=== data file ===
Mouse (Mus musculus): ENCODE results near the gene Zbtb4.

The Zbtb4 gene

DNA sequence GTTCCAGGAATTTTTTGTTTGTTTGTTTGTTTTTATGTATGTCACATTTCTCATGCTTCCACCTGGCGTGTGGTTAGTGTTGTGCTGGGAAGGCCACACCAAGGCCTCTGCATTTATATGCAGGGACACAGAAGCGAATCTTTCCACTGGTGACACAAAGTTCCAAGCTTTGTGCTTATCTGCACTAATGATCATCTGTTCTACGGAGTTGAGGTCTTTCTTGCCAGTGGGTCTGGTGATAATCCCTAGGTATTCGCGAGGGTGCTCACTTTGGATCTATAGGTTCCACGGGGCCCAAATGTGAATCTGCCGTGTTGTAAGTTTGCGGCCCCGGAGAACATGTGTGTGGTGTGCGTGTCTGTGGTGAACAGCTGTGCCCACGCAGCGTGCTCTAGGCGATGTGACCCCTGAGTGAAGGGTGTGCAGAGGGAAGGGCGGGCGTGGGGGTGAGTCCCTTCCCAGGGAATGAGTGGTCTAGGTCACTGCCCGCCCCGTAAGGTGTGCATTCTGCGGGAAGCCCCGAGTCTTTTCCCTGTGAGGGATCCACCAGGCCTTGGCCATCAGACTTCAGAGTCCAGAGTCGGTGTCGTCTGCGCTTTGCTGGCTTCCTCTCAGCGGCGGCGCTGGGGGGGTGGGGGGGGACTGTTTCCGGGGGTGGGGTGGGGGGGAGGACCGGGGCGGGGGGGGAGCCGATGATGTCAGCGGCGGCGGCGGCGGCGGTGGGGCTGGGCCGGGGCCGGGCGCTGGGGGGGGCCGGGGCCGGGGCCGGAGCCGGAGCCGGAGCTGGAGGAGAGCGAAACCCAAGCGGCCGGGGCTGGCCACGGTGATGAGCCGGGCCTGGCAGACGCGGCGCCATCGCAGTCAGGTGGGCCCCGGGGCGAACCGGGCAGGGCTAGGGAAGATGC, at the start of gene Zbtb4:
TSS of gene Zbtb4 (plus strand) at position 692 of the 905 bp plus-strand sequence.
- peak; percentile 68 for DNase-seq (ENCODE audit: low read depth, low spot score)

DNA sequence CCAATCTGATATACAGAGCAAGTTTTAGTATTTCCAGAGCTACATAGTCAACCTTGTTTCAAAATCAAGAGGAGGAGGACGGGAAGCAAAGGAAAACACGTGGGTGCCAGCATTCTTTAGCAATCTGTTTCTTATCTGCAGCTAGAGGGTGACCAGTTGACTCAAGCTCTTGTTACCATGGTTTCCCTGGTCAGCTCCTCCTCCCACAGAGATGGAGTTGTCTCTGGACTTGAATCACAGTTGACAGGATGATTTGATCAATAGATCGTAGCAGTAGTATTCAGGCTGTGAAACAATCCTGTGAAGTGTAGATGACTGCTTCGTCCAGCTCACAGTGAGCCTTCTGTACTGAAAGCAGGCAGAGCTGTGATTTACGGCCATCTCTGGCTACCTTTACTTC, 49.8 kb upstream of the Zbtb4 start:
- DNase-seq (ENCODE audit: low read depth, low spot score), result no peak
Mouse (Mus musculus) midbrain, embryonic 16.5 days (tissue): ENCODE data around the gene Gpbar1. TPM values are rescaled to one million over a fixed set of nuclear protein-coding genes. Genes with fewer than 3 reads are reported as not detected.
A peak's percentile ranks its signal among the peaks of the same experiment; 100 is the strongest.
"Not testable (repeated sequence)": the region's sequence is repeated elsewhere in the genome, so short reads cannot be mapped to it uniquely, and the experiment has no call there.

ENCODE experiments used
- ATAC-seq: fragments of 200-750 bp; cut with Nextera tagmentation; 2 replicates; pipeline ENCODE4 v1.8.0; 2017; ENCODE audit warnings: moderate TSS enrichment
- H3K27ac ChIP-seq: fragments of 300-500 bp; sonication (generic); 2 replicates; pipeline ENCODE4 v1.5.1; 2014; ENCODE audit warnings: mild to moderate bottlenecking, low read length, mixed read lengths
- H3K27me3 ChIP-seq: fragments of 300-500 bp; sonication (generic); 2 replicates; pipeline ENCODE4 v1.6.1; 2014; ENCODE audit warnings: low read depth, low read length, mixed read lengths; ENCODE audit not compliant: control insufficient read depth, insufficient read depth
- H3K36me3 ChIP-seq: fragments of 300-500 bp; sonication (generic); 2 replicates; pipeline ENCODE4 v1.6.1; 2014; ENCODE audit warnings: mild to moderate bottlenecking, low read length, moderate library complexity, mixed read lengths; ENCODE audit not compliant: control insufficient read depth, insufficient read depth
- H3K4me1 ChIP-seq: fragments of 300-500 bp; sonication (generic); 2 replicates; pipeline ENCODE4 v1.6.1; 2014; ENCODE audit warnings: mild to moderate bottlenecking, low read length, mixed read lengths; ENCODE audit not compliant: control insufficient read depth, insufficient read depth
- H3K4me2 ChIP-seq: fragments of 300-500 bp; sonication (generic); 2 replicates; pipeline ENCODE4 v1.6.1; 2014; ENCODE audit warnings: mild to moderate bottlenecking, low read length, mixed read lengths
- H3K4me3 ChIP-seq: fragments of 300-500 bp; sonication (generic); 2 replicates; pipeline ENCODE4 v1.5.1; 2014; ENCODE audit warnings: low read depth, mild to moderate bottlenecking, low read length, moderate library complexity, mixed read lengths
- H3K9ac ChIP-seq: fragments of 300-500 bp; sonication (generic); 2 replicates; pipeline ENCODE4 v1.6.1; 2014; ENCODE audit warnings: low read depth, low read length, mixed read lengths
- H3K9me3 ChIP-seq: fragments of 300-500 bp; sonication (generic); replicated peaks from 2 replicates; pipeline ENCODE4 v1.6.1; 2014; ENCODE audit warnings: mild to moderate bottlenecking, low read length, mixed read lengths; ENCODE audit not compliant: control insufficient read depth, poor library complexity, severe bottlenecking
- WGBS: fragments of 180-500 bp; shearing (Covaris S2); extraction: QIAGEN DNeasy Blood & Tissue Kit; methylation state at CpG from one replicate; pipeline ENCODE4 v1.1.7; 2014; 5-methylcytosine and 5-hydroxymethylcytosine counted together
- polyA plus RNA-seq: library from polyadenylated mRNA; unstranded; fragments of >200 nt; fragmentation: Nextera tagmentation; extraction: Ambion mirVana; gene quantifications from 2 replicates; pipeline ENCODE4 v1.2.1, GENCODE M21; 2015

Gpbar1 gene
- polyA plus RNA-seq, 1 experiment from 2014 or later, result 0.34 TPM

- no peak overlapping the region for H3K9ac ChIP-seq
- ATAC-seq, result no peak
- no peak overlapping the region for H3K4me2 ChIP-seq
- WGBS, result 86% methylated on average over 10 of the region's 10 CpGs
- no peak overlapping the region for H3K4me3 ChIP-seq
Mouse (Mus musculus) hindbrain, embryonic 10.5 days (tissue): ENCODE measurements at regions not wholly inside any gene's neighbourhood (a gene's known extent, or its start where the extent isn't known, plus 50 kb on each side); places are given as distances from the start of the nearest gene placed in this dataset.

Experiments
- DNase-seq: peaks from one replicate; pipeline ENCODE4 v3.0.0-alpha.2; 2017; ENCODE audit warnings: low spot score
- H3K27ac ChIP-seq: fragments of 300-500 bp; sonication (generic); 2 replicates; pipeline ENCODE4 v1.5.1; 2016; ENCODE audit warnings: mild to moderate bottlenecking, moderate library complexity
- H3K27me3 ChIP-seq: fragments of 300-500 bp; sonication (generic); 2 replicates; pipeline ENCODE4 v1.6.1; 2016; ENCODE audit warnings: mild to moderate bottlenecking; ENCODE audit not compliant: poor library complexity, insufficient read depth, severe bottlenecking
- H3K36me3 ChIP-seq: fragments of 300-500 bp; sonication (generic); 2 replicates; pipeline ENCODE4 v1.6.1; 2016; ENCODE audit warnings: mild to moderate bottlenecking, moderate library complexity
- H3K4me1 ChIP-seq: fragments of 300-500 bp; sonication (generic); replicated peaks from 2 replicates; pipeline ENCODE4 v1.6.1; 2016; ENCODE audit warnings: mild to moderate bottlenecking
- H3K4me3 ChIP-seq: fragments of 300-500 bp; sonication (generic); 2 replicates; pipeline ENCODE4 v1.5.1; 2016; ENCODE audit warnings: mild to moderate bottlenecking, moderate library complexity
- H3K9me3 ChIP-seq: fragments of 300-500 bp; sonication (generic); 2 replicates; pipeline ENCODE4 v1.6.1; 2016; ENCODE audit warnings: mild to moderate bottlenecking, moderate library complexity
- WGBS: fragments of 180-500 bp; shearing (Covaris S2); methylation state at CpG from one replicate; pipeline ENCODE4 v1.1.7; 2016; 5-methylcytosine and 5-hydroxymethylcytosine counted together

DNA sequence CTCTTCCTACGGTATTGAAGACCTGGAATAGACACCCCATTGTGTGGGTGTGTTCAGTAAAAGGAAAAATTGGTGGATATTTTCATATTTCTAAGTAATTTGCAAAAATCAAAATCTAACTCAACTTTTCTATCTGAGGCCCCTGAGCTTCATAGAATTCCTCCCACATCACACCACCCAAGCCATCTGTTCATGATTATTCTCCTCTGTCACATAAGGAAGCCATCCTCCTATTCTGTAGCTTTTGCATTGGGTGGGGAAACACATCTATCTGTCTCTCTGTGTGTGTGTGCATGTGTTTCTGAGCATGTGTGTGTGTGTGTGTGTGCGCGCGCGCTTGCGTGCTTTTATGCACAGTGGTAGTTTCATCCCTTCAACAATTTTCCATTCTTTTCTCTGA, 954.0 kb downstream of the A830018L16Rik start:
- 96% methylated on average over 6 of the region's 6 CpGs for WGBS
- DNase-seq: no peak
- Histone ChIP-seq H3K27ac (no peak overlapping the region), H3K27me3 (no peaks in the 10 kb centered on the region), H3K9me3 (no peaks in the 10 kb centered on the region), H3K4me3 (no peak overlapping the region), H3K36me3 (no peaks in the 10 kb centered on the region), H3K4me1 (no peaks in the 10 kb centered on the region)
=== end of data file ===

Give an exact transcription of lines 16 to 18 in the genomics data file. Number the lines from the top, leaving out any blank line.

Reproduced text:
- H3K4me1 ChIP-seq: fragments of 300-500 bp; sonication (generic); 2 replicates; pipeline ENCODE4 v1.6.1; 2014; ENCODE audit warnings: mild to moderate bottlenecking, low read length, mixed read lengths; ENCODE audit not compliant: control insufficient read depth, insufficient read depth
- H3K4me2 ChIP-seq: fragments of 300-500 bp; sonication (generic); 2 replicates; pipeline ENCODE4 v1.6.1; 2014; ENCODE audit warnings: mild to moderate bottlenecking, low read length, mixed read lengths
- H3K4me3 ChIP-seq: fragments of 300-500 bp; sonication (generic); 2 replicates; pipeline ENCODE4 v1.5.1; 2014; ENCODE audit warnings: low read depth, mild to moderate bottlenecking, low read length, moderate library complexity, mixed read lengths